- Walking or running groups – Hong Kong Hikers puts on walking and hiking events and this article has information about local running groups.
“I’m not the sporty type, but I love walking. It really lifts my mood.”
- Outdoors gyms – some local parks have free outdoors gym equipment you can use. You can find the location of any free outdoor fitness equipment near you.
- Cycling – the GovHK website offers some ideas for cycling routes around Hong Kong and information about safe cycling.
- Adventure gaming apps – some gaming apps are a great opportunity to explore outside.
- A mindful sport, such as yoga, pilates, tai chi.
- Gardening or seated gardening. If you don’t have a garden at home, the The Leisure and Cultural Department website has details of community gardens around Hong Kong.
- Be active in nature – our information on nature and mental health has lots of ideas for getting active outdoors.
- Swimming – the Leisure and Cultural Department has a directory to help you find your local swimming pool and other aquatic facilities.
“Swimming has helped me. The pool is one of my safe places now and I go twice a week. It means that I’m tired at the end of the day so I can sleep much better, and I feel happier about my body.”
Motivation and extra support
- Music – putting music or a podcast on your headphones can help distract, entertain or motivate you while you exercise.
- Programmes and apps, such as the [email protected] project’s activity plan and Couch to 5K, give you step-by-step programmes to follow, include information about how to exercise safely and help keep you motivated.
- Enjoy alone time – being active alone can provide a good way to reflect on how you’re feeling or practise being mindful.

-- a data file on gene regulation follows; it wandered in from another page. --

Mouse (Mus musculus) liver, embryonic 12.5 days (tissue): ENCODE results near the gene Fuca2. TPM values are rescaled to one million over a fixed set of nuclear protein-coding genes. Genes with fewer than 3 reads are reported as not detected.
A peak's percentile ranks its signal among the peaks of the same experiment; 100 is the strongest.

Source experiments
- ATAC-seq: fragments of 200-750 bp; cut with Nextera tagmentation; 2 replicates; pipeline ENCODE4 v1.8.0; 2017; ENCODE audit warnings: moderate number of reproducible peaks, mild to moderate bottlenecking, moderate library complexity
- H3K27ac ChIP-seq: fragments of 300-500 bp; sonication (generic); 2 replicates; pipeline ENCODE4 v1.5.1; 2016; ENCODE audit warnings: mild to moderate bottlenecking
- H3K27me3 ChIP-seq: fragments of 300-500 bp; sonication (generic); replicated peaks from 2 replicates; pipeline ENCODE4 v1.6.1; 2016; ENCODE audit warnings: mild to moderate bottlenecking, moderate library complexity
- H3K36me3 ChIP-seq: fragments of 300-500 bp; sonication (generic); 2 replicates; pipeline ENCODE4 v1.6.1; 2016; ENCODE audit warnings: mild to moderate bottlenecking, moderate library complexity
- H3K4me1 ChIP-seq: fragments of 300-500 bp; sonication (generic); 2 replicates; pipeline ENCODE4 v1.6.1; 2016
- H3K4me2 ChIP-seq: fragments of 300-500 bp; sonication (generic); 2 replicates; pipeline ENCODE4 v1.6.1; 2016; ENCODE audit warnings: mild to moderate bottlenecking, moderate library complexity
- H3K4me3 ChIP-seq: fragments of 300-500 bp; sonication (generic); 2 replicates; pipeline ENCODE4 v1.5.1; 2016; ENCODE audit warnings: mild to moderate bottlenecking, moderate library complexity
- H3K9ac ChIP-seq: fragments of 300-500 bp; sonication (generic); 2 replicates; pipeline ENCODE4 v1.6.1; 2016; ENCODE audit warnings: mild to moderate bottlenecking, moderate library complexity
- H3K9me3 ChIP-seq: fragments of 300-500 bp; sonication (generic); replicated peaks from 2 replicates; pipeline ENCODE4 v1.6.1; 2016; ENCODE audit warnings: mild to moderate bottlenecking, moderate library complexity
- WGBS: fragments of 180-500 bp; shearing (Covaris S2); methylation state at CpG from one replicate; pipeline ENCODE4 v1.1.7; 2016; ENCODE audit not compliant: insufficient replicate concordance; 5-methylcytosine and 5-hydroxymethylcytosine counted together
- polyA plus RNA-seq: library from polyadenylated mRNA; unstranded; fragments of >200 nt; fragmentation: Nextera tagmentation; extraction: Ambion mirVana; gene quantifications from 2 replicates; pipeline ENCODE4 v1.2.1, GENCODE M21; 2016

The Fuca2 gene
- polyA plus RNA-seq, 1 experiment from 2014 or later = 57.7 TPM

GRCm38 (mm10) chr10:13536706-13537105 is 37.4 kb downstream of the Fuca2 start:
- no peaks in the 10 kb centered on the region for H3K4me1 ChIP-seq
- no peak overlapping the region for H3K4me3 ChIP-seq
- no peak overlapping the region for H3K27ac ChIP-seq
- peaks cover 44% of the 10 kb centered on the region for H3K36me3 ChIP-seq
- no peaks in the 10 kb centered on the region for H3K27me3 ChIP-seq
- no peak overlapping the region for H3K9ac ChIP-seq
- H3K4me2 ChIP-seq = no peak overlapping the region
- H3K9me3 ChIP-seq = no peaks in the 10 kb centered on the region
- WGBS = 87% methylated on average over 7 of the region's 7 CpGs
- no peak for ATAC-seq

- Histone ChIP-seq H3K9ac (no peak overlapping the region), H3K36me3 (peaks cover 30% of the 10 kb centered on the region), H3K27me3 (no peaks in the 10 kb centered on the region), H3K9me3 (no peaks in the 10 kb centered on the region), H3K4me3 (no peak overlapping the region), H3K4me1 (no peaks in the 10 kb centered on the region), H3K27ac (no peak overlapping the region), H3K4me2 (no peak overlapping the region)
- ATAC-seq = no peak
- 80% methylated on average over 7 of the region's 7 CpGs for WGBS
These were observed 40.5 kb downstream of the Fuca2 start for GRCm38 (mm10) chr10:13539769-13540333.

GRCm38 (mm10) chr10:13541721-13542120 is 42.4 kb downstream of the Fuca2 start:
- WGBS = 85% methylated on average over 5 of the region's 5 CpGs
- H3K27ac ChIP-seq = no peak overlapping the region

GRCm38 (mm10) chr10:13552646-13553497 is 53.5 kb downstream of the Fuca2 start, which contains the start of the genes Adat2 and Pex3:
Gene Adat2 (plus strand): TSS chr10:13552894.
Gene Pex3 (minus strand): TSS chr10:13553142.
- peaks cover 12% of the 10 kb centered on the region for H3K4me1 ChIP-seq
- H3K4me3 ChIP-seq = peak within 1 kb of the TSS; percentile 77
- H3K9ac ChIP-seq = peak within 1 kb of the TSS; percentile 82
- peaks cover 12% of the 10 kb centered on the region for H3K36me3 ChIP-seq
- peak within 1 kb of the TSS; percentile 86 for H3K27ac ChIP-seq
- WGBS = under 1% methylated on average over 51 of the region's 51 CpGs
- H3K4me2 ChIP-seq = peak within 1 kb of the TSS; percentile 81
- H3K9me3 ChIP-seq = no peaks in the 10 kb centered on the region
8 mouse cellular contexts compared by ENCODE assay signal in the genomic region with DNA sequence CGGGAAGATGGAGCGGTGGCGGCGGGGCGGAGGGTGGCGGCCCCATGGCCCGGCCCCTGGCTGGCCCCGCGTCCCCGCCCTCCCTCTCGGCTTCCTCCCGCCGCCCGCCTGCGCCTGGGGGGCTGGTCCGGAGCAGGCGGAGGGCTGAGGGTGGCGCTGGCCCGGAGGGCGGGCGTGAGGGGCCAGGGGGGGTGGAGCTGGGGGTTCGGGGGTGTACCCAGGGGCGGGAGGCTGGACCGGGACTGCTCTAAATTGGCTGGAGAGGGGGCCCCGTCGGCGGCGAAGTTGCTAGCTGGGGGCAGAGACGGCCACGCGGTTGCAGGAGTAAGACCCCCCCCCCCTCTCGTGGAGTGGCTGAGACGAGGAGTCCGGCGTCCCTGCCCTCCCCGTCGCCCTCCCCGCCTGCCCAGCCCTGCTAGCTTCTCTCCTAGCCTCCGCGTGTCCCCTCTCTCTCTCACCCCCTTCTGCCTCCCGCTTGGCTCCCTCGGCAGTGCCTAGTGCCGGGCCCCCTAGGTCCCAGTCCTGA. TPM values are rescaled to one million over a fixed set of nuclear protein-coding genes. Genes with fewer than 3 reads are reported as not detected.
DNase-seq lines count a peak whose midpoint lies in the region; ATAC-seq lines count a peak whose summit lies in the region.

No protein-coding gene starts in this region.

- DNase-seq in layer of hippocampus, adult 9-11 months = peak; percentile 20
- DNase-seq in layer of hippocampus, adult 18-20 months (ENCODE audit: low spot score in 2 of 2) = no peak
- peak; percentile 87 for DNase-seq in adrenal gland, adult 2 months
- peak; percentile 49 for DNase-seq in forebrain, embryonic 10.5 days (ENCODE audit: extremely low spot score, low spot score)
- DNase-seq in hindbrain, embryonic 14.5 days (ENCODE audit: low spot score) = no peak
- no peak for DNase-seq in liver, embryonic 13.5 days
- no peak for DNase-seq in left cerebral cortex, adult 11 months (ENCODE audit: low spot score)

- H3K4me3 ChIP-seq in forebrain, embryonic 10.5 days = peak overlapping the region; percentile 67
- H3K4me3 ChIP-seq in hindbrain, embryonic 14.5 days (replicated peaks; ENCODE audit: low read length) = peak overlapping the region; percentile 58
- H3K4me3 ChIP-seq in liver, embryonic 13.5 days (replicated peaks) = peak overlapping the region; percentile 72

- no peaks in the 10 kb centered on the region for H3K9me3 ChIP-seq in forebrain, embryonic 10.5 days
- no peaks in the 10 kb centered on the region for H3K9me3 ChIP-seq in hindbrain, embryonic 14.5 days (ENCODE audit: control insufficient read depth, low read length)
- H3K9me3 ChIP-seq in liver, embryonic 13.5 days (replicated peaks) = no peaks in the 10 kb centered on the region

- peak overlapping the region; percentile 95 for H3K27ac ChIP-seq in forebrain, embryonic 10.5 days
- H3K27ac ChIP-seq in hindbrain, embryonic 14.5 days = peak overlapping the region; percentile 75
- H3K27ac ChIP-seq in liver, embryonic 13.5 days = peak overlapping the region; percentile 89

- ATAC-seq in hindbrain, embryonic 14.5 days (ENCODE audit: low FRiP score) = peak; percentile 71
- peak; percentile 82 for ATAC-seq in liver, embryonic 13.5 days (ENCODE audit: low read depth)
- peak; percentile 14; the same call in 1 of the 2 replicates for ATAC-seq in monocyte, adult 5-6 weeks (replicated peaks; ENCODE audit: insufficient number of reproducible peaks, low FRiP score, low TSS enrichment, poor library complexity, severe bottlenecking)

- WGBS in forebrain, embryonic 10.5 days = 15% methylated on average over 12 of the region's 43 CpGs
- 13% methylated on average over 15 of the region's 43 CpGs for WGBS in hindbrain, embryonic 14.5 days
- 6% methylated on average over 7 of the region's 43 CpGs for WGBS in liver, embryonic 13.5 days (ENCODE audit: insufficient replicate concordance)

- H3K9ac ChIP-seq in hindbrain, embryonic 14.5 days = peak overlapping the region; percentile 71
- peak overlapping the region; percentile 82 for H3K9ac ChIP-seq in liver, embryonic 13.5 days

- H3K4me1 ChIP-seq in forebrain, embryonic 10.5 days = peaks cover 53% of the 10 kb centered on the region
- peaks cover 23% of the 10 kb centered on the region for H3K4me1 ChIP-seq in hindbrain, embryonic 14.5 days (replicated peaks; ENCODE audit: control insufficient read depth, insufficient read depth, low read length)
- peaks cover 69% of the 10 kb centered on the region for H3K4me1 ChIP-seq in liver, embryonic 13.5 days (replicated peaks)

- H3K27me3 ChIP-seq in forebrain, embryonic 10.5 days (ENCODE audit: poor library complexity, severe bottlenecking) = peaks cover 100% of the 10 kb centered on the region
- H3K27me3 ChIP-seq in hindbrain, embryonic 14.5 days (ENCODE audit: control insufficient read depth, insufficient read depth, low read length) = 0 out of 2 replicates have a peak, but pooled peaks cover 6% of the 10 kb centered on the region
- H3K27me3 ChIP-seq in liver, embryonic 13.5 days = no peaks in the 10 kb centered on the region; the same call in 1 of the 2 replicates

- Online communities – you could check in with other people who are also trying to get more active on an online community. This can help you stay motivated and connect with others in a similar situation.
- Ask for recommendations – some activities are more inclusive than others. Try asking your GP, friends or an online community for recommendations and tips.
- Raise money for charity – many charities, support people who want to do an active challenge, like an organised run or bike ride, and use it as a chance to raise funds and support the charity’s work.
- Exercise with other people – many people find that joining a group or getting active with someone they know – like a friend, family member, colleague or support worker – can be motivating and make a new activity more enjoyable.
“The thought of going to a gym on my own terrified me but I started going to various exercise classes with a friend. The difference it made to my mental health was incredible.”
Disability, mental health and inclusive activities
- Disability inclusive exercise routines – the Leisure and Cultural Services Department website has fitness programmes for people with disabilities, whatever your disability or level of fitness.
- Inclusive gyms – the Leisure and Cultural Services Department has information about sports centres including their accessibility.
- Specific activities for people with disabilities – such as horse riding for the disabled and Sailability’s watersports.
- Ask for a referral to a physical activity scheme – if you have a mental health problem your doctor/GP may be able to refer you to a physical activity programme.